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Sales Tax (Again): Cash vs. Accrual

March 11th, 2011 Posted in Tax Tips

Since we just finished up our series on Sales and Use Tax Audits, I thought we might as well hit one more item that relates to sales tax:  the effect of cash versus accrual accounting methods on your sales tax filings.

Just as a refresher, when your accounting is done on an accrual basis, revenue is recognized when the billing goes out to the client. On a cash basis, revenue is recognized when the client actually pays the bill, and you have deposited the funds. The same is true on the payables end. In an accrual system, expenses are recognized when your vendors bill you. In a cash system, the expenses are recognized on the books until you actually pay those bills.

So, how does that affect your sales tax filings? When you file your sales tax return, you must report the amount of sales during the filing period. You then must breakout the portion of those sales, which were taxable sales, and the amount of tax collected on those sales. If you’re doing your accounting on an accrual basis, your sales tax payable will be based on the billings you’ve sent out, regardless of whether you’ve collected payment from those clients or not. On a cash base system, you will only be required to pay into the state the actual sales tax collected from clients, not what you may have billed.

For example: Company A operates on the accrual system. They have billed out $100,000.00 worth of taxable sales in the filing period. They have collected only $65,000.00 worth of those billings at the end of the filing period. If their sales tax rate is 5%, they will need to pay in 5% of the total billings of $100,000.00 for the tax period, $5,000.00.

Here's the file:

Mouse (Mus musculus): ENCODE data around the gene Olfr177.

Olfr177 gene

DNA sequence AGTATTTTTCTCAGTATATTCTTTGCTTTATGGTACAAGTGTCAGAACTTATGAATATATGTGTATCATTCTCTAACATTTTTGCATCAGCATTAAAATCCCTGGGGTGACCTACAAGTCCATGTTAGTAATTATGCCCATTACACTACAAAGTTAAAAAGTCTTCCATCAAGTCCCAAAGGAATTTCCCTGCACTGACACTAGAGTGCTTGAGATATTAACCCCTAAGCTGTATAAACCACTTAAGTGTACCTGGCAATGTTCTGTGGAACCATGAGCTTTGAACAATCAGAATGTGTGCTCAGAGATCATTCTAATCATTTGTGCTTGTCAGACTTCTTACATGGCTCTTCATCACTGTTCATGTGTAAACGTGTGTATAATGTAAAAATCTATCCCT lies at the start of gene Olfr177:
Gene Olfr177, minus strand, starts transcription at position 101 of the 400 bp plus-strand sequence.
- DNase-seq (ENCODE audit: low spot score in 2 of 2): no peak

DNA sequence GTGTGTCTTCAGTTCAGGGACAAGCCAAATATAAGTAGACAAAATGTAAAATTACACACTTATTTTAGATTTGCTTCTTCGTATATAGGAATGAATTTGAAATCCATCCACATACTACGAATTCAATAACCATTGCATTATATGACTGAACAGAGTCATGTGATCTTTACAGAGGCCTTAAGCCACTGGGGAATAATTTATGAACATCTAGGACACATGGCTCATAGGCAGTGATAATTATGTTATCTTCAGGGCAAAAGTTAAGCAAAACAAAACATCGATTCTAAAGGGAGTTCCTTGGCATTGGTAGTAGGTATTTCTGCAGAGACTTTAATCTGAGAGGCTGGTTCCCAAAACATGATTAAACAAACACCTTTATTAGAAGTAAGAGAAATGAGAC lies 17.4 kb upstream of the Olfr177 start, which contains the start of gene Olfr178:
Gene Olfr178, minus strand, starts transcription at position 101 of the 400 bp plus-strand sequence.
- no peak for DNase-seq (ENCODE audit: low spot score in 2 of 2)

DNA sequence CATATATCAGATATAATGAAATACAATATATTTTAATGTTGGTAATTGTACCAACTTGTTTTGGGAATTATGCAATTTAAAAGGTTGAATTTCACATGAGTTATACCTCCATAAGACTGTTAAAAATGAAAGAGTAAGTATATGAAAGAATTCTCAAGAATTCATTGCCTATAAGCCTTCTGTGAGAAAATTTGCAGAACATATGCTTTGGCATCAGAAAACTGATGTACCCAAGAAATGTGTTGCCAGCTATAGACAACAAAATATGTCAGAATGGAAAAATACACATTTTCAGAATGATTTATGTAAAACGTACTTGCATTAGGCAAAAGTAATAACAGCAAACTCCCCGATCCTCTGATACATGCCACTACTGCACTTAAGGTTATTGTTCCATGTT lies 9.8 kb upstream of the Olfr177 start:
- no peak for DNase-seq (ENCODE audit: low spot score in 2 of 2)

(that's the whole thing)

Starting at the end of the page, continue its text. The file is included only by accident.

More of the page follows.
Company B operates on a cash system. They have billed out the same $100,000.00 worth of taxable sales and collected the same $65,000.00 at the end of the filing period. Since they are on a cash system, they only need to pay in 5% of the $65,000.00 received, or  $3,250.00.

Company A, on the accrual system, is having to provide the government with $1,750.00 of funds that they have not received into their bank account yet.

As you can see, it can make quite a difference on your cash flow, depending on how you report your sales tax. So which accounting method should you use when filing your sales tax? You are required to file your sales tax using the same accounting method you use for filing your income tax. If you file your income tax on a cash basis, then you should also file your sales tax on a cash basis. You cannot not mix and match, filing sales tax under one method and income tax under the other method.  Just maintain consistency with your accounting and filing methods, that’s the key.

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